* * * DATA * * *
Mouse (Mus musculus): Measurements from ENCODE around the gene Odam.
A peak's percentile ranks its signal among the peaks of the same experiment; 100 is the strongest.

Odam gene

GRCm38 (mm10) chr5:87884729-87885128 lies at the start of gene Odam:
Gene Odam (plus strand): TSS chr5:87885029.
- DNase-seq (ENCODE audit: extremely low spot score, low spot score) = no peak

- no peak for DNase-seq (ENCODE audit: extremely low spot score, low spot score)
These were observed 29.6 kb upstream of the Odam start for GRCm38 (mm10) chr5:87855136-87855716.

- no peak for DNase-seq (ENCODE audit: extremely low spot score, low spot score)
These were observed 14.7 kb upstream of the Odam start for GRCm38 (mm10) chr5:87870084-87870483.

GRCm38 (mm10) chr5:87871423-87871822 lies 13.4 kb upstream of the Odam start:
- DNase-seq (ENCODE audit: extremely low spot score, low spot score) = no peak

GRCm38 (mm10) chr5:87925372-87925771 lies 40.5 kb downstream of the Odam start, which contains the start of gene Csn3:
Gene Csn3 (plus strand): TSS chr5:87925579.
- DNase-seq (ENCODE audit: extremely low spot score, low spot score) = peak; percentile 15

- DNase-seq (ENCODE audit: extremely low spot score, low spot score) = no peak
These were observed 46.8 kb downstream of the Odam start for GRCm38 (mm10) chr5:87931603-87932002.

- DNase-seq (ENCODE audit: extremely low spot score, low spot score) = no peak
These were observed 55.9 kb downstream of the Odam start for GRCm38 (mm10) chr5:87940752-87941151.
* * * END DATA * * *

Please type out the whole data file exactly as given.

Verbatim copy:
Mouse (Mus musculus): Measurements from ENCODE around the gene Odam.
A peak's percentile ranks its signal among the peaks of the same experiment; 100 is the strongest.

Odam gene

GRCm38 (mm10) chr5:87884729-87885128 lies at the start of gene Odam:
Gene Odam (plus strand): TSS chr5:87885029.
- DNase-seq (ENCODE audit: extremely low spot score, low spot score) = no peak

- no peak for DNase-seq (ENCODE audit: extremely low spot score, low spot score)
These were observed 29.6 kb upstream of the Odam start for GRCm38 (mm10) chr5:87855136-87855716.

- no peak for DNase-seq (ENCODE audit: extremely low spot score, low spot score)
These were observed 14.7 kb upstream of the Odam start for GRCm38 (mm10) chr5:87870084-87870483.

GRCm38 (mm10) chr5:87871423-87871822 lies 13.4 kb upstream of the Odam start:
- DNase-seq (ENCODE audit: extremely low spot score, low spot score) = no peak

GRCm38 (mm10) chr5:87925372-87925771 lies 40.5 kb downstream of the Odam start, which contains the start of gene Csn3:
Gene Csn3 (plus strand): TSS chr5:87925579.
- DNase-seq (ENCODE audit: extremely low spot score, low spot score) = peak; percentile 15

- DNase-seq (ENCODE audit: extremely low spot score, low spot score) = no peak
These were observed 46.8 kb downstream of the Odam start for GRCm38 (mm10) chr5:87931603-87932002.

- DNase-seq (ENCODE audit: extremely low spot score, low spot score) = no peak
These were observed 55.9 kb downstream of the Odam start for GRCm38 (mm10) chr5:87940752-87941151.